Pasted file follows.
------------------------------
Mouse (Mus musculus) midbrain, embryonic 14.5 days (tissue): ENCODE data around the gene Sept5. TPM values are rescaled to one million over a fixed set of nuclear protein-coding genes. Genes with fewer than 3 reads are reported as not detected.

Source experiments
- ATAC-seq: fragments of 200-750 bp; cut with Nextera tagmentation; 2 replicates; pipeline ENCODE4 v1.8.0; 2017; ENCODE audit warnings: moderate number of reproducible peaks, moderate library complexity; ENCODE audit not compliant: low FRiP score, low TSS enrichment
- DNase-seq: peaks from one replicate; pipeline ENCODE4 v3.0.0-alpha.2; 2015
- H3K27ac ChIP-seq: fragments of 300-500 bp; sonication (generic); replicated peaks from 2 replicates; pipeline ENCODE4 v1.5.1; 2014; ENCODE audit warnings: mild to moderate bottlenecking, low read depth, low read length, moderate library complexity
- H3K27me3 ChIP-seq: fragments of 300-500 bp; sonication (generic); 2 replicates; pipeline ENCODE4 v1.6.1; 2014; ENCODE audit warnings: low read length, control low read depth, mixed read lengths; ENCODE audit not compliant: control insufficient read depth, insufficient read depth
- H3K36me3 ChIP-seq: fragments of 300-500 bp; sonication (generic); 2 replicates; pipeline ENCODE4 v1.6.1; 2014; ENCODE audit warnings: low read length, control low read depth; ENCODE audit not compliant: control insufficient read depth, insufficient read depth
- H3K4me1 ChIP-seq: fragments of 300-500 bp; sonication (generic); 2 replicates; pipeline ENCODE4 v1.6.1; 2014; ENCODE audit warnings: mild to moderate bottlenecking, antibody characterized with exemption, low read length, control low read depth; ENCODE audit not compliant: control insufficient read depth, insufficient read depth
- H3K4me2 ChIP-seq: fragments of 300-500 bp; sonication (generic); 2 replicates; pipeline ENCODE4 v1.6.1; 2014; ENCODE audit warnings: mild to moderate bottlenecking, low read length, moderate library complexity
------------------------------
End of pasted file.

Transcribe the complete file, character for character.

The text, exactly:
Mouse (Mus musculus) midbrain, embryonic 14.5 days (tissue): ENCODE data around the gene Sept5. TPM values are rescaled to one million over a fixed set of nuclear protein-coding genes. Genes with fewer than 3 reads are reported as not detected.

Source experiments
- ATAC-seq: fragments of 200-750 bp; cut with Nextera tagmentation; 2 replicates; pipeline ENCODE4 v1.8.0; 2017; ENCODE audit warnings: moderate number of reproducible peaks, moderate library complexity; ENCODE audit not compliant: low FRiP score, low TSS enrichment
- DNase-seq: peaks from one replicate; pipeline ENCODE4 v3.0.0-alpha.2; 2015
- H3K27ac ChIP-seq: fragments of 300-500 bp; sonication (generic); replicated peaks from 2 replicates; pipeline ENCODE4 v1.5.1; 2014; ENCODE audit warnings: mild to moderate bottlenecking, low read depth, low read length, moderate library complexity
- H3K27me3 ChIP-seq: fragments of 300-500 bp; sonication (generic); 2 replicates; pipeline ENCODE4 v1.6.1; 2014; ENCODE audit warnings: low read length, control low read depth, mixed read lengths; ENCODE audit not compliant: control insufficient read depth, insufficient read depth
- H3K36me3 ChIP-seq: fragments of 300-500 bp; sonication (generic); 2 replicates; pipeline ENCODE4 v1.6.1; 2014; ENCODE audit warnings: low read length, control low read depth; ENCODE audit not compliant: control insufficient read depth, insufficient read depth
- H3K4me1 ChIP-seq: fragments of 300-500 bp; sonication (generic); 2 replicates; pipeline ENCODE4 v1.6.1; 2014; ENCODE audit warnings: mild to moderate bottlenecking, antibody characterized with exemption, low read length, control low read depth; ENCODE audit not compliant: control insufficient read depth, insufficient read depth
- H3K4me2 ChIP-seq: fragments of 300-500 bp; sonication (generic); 2 replicates; pipeline ENCODE4 v1.6.1; 2014; ENCODE audit warnings: mild to moderate bottlenecking, low read length, moderate library complexity